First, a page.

Skip to main content
Past Event

Autonomous weapons and international law

The fifth annual Justice Stephen Breyer lecture

Past Event

The introduction of artificial intelligence and robotics to future scenarios of warfare is posing new challenges to national and international codes of law, ethics, and human rights. Technological advances are fast outpacing the deliberative process of public debate and law-making that should determine the rules for the design and use of such lethal technologies. Ongoing talks at the United Nations to regulate such weapons are raising a host of complex questions around who is responsible for their development and deployment on the battlefield of the future.

The fifth annual Justice Stephen Breyer lecture on international law addressed these issues from legal, ethical, and military perspectives.

This year’s keynote remarks were made by Mary Ellen O’Connell, the Robert and Marion Short professor of law at the University of Notre Dame Law School. She was joined for a panel discussion by Jeroen van den Hoven, professor of ethics and technology at Delft University of Technology in The Netherlands, and Maj. Gen. Charles J. Dunlap, USAF (Ret.), professor of the practice of law and executive director of the Center on Law, Ethics and National Security at Duke University’s School of Law. Bruce Jones, vice president and director of the Foreign Policy program at Brookings, and Mayor Pauline Krikke of The Hague made introductory remarks and Ted Piccone, senior fellow in the Foreign Policy program at Brookings, moderated the discussion.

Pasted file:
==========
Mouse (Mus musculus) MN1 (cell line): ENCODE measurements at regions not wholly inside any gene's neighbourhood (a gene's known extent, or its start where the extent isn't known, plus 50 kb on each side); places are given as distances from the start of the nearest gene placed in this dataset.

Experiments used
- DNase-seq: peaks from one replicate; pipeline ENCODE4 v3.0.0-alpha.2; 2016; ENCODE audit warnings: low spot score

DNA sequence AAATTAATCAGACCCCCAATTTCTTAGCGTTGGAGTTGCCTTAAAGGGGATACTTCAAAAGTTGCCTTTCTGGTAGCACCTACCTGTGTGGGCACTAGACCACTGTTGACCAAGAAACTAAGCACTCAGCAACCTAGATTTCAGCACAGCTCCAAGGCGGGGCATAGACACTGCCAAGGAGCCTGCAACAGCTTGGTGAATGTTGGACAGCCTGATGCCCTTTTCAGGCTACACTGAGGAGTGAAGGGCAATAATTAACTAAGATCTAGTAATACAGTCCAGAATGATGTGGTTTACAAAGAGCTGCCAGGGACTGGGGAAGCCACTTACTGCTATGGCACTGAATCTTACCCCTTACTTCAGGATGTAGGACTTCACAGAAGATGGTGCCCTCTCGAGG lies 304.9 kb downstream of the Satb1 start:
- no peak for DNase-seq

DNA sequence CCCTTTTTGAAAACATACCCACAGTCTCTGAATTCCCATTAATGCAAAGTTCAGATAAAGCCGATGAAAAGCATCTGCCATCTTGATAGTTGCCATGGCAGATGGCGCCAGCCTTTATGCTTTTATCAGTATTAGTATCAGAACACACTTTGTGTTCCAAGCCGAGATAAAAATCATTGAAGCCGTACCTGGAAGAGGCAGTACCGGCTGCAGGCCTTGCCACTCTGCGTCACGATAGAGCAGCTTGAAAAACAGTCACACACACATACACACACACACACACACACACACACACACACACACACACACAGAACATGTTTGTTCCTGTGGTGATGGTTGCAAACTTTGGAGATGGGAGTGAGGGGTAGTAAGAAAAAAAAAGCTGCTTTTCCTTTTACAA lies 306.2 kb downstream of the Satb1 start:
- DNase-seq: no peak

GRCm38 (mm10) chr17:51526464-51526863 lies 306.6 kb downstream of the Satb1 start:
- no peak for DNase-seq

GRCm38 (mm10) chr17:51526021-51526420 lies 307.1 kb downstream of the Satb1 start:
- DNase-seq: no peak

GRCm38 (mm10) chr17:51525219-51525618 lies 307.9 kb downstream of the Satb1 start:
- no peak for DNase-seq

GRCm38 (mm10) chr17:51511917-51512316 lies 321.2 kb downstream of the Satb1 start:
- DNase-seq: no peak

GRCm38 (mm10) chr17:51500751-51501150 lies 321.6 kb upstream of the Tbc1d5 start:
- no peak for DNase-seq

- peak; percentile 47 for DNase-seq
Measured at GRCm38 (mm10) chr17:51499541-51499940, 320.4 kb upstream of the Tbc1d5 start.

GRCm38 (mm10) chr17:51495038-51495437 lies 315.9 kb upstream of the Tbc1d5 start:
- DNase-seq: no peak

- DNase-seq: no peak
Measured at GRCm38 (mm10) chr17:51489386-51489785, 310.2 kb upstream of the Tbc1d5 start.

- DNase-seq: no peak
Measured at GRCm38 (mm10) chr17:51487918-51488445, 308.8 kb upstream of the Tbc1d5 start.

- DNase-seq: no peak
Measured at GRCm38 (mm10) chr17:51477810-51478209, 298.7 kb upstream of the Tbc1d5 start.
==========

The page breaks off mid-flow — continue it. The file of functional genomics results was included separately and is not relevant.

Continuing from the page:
The Justice Stephen Breyer lecture series is organized with the support of the Municipality of The Hague and the Embassy of The Netherlands in Washington.

Agenda

Introduction

Keynote remarks

Discussants

More Information

To subscribe or manage your subscriptions to our top event topic lists, please visit our event topics page.

Get a weekly events calendar from Brookings